The Good, the Bad, the Imprisoned

Houston's best politicos were not always the ones elected -- or the ones who stayed in office

Best Antidote to the Good Ol' Boys

Kathy Whitmire: The co-holder with Louie Welch for most consecutive terms as mayor (five), she routed the good ol' boy developer clique with the backing of a progressive coalition of moderate whites and minorities in 1981. The only woman to serve as mayor worked wonders for the city's image by appointing the first black police chief, Lee Brown, and by guiding the city through its worst economic downturn since the Depression.

Best U.S. President from Houston

George Bush: Well, he was the only one, so there wasn't much competition. He brought the 1992 Republican Convention to the Astrodome in Houston, but it nominated a loser.

Best Congressman

Albert Thomas: Working with Senator Lyndon Johnson, this legislative meat cutter excelled at slicing the pork on the House Appropriations Committee and sending it all back home. He helped corral the Johnson Space Center for the Clear Lake area, a development that polished the city's futuristic image and produced the best publicity any town has ever received from beyond the atmosphere: "Houston, Tranquillity Base here. The Eagle has landed."

Strongest of the Strong

Bob Lanier: This developer went from playing power broker behind the throne of mayor Louie Welch to municipal king after Kathy Whitmire pissed him off. He ended Whitmire's reign, killed her monorail plan and spurred redevelopment in the inner city, even though the primary beneficiaries were the gentry. Lanier dominated City Council as few have before him, never losing a vote of consequence and reducing the 14 members to rubber stamps. Wife Elyse virtually created the role of mayoral first lady, launching a Houston image campaign with the immortal slogan "Houston, Expect the Unexpected." Under Lanier's iron fist, it hardly ever happened at City Hall.

Biggest Feet in Mouth

Former mayor Louie Welch's comment to what he thought was a dead mike during his unsuccessful comeback campaign against Kathy Whitmire in 1987: "Shoot the queers." Gay activists responded with campaign T-shirts featuring bull's-eyes.

Doddering councilman Frank Mann characterized challenger Eleanor Tinsley's supporters as "queers and odd wads." Apparently there were a lot of them, since Tinsley won and went on to a distinguished career on Council.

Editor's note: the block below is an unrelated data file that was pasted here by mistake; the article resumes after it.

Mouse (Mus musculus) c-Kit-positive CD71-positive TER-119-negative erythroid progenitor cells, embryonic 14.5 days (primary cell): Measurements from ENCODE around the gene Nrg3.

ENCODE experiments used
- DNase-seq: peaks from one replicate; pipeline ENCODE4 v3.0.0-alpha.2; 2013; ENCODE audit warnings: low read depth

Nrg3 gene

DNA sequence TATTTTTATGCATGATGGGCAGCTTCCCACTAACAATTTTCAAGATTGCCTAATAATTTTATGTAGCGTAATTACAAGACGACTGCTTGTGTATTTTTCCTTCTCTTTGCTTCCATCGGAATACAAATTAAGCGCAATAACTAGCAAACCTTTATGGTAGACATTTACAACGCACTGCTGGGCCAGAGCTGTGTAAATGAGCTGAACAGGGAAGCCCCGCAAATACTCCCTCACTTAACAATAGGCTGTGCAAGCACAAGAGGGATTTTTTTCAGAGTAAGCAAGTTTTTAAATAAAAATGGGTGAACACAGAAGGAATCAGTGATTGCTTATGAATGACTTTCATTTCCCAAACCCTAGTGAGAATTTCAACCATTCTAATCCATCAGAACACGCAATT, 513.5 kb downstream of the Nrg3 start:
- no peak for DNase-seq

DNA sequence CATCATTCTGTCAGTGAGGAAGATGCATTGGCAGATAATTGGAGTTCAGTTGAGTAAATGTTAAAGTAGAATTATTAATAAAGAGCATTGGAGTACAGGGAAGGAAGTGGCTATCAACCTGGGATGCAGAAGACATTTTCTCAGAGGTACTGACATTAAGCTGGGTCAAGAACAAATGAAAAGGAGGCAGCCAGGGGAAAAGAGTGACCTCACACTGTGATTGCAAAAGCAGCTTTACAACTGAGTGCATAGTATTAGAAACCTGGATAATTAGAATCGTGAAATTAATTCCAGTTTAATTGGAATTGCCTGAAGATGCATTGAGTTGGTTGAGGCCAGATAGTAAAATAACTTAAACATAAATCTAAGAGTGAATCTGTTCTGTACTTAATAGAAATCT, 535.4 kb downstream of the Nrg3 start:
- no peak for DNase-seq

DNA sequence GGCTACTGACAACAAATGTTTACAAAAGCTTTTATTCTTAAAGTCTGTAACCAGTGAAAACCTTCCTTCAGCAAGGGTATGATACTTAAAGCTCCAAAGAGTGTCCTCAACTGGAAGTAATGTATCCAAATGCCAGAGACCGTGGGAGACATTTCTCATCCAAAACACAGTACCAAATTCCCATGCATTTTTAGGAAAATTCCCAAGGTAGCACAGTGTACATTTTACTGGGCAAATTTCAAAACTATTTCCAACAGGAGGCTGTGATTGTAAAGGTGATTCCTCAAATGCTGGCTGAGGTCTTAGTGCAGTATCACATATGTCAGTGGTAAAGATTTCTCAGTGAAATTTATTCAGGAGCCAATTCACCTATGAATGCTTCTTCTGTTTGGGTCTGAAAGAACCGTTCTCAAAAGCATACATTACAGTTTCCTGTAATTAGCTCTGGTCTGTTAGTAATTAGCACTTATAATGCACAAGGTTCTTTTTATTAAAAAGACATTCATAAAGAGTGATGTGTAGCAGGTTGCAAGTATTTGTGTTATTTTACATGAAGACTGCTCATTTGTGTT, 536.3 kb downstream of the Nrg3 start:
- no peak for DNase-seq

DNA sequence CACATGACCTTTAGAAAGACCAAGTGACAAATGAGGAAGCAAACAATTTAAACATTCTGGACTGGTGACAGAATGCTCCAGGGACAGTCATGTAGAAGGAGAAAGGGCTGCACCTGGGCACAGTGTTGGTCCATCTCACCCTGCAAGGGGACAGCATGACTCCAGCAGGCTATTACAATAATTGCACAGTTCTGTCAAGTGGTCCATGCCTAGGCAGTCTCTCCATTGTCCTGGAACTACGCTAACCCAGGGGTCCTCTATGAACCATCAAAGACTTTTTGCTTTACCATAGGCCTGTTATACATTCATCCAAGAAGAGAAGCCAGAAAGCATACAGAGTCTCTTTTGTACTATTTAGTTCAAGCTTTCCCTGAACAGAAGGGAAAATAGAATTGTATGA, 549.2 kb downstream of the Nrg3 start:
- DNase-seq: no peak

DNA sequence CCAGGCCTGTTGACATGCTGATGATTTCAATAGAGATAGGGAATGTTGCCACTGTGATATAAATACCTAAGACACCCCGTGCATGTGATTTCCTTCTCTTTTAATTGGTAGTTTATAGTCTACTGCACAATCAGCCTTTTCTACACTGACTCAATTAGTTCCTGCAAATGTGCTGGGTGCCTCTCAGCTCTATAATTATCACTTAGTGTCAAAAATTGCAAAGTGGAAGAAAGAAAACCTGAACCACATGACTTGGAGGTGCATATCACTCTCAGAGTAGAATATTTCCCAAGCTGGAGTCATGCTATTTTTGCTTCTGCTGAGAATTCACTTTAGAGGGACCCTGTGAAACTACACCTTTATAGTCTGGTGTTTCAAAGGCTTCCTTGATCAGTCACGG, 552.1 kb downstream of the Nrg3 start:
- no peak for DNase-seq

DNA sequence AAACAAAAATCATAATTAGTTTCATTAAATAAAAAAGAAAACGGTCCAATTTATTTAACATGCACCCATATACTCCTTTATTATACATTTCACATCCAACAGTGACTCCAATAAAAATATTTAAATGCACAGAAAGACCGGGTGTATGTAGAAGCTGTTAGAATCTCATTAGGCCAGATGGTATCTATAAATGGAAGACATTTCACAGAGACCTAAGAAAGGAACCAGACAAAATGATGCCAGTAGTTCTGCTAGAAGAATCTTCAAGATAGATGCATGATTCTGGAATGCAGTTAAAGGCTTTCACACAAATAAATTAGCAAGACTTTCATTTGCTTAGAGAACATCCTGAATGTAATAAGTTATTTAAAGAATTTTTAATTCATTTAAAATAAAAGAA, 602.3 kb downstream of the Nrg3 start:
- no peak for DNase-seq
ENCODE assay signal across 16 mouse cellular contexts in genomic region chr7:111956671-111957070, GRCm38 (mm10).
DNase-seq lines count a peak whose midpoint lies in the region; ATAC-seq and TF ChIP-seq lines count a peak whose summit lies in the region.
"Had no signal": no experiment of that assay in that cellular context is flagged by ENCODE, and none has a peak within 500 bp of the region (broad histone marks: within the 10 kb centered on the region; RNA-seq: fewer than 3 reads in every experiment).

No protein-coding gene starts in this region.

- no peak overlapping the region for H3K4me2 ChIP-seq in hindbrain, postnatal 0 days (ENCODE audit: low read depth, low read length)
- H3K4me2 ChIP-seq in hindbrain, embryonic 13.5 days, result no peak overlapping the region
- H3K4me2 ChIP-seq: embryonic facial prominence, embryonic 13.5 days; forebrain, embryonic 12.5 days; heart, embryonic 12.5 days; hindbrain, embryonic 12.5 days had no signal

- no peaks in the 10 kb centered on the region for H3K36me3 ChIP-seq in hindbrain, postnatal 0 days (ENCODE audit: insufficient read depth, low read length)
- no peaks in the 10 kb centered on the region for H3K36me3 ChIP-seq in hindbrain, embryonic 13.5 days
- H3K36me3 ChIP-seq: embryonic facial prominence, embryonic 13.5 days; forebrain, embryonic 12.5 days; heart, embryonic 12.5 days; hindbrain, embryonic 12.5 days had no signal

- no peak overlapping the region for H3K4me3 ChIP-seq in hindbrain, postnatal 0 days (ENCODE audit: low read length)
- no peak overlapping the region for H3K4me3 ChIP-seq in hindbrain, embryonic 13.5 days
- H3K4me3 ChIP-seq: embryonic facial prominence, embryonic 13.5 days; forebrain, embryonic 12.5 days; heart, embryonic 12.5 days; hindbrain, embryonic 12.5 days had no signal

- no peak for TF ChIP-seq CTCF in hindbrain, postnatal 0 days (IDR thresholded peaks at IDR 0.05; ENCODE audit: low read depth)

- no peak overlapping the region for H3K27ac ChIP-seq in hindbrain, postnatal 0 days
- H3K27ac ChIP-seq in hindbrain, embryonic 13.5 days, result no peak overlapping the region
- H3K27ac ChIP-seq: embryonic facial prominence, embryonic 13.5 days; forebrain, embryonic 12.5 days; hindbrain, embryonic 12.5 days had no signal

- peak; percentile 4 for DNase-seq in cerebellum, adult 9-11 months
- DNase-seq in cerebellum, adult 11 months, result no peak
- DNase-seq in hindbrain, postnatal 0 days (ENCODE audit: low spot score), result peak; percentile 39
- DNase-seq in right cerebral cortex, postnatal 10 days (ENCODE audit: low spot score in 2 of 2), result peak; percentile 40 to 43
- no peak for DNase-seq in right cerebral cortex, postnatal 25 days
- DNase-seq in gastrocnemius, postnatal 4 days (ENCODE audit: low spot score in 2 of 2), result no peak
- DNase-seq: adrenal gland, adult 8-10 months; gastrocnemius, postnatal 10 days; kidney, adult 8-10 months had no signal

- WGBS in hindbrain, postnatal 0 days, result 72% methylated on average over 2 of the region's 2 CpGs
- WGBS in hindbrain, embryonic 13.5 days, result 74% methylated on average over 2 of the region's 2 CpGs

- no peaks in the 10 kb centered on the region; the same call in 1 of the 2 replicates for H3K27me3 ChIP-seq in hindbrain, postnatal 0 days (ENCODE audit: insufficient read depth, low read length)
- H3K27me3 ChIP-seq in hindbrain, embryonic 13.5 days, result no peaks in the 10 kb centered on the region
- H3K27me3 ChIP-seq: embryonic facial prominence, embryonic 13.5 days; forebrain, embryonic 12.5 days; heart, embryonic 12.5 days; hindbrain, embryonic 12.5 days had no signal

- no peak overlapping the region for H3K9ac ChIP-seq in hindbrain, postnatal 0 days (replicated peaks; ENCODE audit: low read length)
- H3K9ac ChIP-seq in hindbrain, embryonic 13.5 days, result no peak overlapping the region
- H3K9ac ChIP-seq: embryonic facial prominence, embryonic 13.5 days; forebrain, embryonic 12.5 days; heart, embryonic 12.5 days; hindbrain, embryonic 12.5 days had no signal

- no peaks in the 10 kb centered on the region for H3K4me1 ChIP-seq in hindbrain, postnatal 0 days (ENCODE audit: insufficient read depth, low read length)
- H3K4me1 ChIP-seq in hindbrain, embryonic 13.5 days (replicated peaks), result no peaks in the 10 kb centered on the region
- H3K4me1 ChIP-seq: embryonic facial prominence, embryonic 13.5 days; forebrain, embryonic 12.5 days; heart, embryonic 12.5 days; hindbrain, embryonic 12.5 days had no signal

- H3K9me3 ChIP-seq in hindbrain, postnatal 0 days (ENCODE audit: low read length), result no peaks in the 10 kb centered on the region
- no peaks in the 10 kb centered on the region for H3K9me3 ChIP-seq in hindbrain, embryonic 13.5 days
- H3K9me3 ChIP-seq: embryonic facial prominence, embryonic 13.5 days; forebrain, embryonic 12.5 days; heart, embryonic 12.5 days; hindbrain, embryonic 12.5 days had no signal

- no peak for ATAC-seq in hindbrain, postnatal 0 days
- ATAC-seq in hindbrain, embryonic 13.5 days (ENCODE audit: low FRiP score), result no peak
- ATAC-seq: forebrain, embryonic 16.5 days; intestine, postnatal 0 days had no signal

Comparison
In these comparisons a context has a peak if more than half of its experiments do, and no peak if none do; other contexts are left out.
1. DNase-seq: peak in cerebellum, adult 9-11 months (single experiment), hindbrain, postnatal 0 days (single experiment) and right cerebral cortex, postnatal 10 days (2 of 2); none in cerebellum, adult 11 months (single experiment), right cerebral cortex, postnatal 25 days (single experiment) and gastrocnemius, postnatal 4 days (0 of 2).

Biggest Prude

Councilman Rob Todd: He could pass for an entry in an Elvis impersonator contest with all that doo-wopped hair, but deep inside the District E representative burns the soul of a Church Lady. Rob, once described by colleague Jew Don Boney as a funny, funny guy, has fulminated against the evils of sex boutiques selling edible underwear, opposed allowing shock rocker Marilyn Manson to perform at a city-owned facility, and dismissed Bill Clinton's oral fixations and fibbing as typical of Democrats. If Rob weren't so righteous, you might think he was just severely repressed.

Runner-up: Anti-porn activist Geneva Kirk Brooks, who exposed a bunch of Houston Lighting & Power workers who had hired the infamous Salad Sisters for a stag party performance at a company warehouse. She reveled in playing the videotape over and over to anyone who would watch. Unfortunately Rob wasn't around back then.

Best and Worst Councilman at the Same Time

Ben Reyes: Can anyone serving federal time for bribery and conspiracy make a best politician list? In the aftermath of the feds' Hotel Six sting that led to Reyes's and former port commissioner Betti Maldonado's convictions, it's easy to forget how Reyes virtually created Hispanic politics in Houston and held his own on City Council as perhaps the best wheeler-dealer for nearly two decades. Never mind that he was fooling us with that phony Purple Heart in Vietnam stuff all those years and had the worst midlife crisis in Houston political history. When Ben was good, he was very good, but when he was bad, he stank out the house.

E-mail Tim Fleck at tim.fleck@houstonpress.com.

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